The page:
--Wellness CORE Grain-Free Original Formula Dry Cat Food
--Wysong Epigen Starch-Free Chicken Formula Grain-Free Dry Dog & Cat Food


Keep a spreadsheet. Make it in good ol' G-docs, so it is shareable. Share it with your partner-in-care, if you have one. Share it with your cat-sitters, and family members who are generous enough to be said-cat-sitters. Keep important information on the spreadsheet, like the daily basics (date, time of measurement, glucose reading), and don't forget to utilize a notes section. This is good for keeping track of things like "Raised insulin dosage from X to Y," behavioral changes, or barfing.

I will maybe add photos of this spreadsheet and more notes tomorrow, when it is not midnight.

Ok, it's no longer midnight! Here are some screenshots of how we organize Mulder's spreadsheet:

image 1.a.

image 1.a.


Alright, you'll note that we went through a variety of glucometers before finally getting the AlphaTrak2 (we were given the Henry Shein one by our specialist vet on accident--only vet offices can buy test strips for those for some insane reason--but we were able to exchange it with them for the AT2 when they realized the error. The Henry Shein is equivalent to the AT2, so no drastic number changes. The Contour Next EZ was the first one we bought. It is super affordable, but it's for humans, so I had to come up with an equation to estimate the actual measurement, as compared to the glucometer our local vet was using. If a person was on a super budget and was good at math, the EZ might be ok, but when you're getting down into lower number management, more precise is better so you aren't risking seizures).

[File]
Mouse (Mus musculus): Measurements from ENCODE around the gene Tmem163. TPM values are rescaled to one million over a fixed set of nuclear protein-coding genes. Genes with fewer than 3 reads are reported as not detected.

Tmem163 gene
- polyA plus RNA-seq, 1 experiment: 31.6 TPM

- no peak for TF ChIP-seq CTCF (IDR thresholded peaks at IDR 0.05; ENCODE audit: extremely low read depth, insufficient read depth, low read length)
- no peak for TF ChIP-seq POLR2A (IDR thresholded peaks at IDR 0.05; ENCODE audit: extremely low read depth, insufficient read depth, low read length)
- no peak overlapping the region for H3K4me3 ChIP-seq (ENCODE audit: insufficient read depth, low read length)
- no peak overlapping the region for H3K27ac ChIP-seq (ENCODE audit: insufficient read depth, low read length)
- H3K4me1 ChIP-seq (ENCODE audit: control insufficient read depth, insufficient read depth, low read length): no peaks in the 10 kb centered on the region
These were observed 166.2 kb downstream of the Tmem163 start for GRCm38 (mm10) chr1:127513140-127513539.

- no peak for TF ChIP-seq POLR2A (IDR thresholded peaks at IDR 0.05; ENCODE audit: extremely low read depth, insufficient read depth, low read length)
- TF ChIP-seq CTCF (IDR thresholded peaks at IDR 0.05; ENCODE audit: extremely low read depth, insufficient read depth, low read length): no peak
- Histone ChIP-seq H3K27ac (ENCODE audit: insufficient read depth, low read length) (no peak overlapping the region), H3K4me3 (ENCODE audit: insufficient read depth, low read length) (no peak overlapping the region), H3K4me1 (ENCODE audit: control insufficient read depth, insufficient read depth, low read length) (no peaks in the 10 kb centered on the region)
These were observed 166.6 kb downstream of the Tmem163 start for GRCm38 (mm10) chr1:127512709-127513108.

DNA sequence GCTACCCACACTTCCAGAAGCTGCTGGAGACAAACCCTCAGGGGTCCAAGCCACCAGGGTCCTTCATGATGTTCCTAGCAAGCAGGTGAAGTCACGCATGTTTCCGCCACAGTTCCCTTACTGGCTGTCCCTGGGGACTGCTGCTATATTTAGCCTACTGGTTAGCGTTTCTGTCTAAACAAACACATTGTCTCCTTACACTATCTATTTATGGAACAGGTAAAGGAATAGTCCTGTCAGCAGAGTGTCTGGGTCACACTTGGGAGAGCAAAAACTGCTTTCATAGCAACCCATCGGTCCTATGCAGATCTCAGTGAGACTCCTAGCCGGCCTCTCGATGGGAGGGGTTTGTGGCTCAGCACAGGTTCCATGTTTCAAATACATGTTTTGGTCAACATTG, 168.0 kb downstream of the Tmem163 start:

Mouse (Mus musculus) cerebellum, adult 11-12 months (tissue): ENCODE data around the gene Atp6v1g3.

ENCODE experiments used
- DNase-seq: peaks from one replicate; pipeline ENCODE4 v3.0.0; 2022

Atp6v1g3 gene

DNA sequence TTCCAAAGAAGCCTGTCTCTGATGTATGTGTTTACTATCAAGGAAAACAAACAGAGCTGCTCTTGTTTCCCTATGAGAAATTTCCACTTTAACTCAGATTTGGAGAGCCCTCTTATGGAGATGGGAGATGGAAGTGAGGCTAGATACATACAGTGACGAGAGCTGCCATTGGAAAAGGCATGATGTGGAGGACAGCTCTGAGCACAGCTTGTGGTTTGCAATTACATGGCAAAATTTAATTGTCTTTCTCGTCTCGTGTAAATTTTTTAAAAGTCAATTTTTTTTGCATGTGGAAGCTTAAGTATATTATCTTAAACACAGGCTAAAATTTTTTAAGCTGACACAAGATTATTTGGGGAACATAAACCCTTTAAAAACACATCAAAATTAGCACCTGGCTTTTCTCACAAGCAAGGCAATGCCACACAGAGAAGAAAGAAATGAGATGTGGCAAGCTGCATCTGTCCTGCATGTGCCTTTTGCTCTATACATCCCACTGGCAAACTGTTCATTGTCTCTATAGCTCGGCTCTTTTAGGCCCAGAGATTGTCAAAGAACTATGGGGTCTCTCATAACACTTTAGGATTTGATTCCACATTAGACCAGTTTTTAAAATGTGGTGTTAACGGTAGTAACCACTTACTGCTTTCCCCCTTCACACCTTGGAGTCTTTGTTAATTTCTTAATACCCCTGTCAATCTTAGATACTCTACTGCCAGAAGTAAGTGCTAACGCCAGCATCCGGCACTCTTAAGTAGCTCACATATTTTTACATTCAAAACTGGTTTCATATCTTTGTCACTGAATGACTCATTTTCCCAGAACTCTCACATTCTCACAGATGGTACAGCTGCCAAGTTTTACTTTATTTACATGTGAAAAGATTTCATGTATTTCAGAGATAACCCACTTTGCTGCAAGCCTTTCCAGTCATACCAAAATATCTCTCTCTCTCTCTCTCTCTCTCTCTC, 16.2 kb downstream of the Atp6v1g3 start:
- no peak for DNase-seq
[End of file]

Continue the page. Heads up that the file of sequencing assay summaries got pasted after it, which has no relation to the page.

The AlphaTrak2 is an initial cost of $55 and comes with the glucometer, 30 lancets, 25 test strips, and an automatic poker that we never use because we can poke his ears manually (probably the most traumatic part of having a diabetic cat). You will go through 25 test strips VERY QUICKLY, especially at the outset when you're measuring levels throughout the day (a glucose curve--see here). Lancets are hella cheap and come in packs of 100. The test strips are mad expensive and come in packs of 50. You'll be lucky to find a way to buy them for $1/strip. This is honestly the biggest cost for us, assuming Mulder isn't having complications that require a bajillion vet visits (we went through a phase like that last spring, and it was awful). You generally have to buy the test strips that go with the particular glucometer--you can't substitute BRAND X for BRAND Z. *However* there is a little hack: if you can establish the manufacturer of the test strips, sometimes you can find a workaround. For example, I just found this and will be buying these from now on, assuming the readings match up as well as everyone says they do. Forums! They ain't all bad.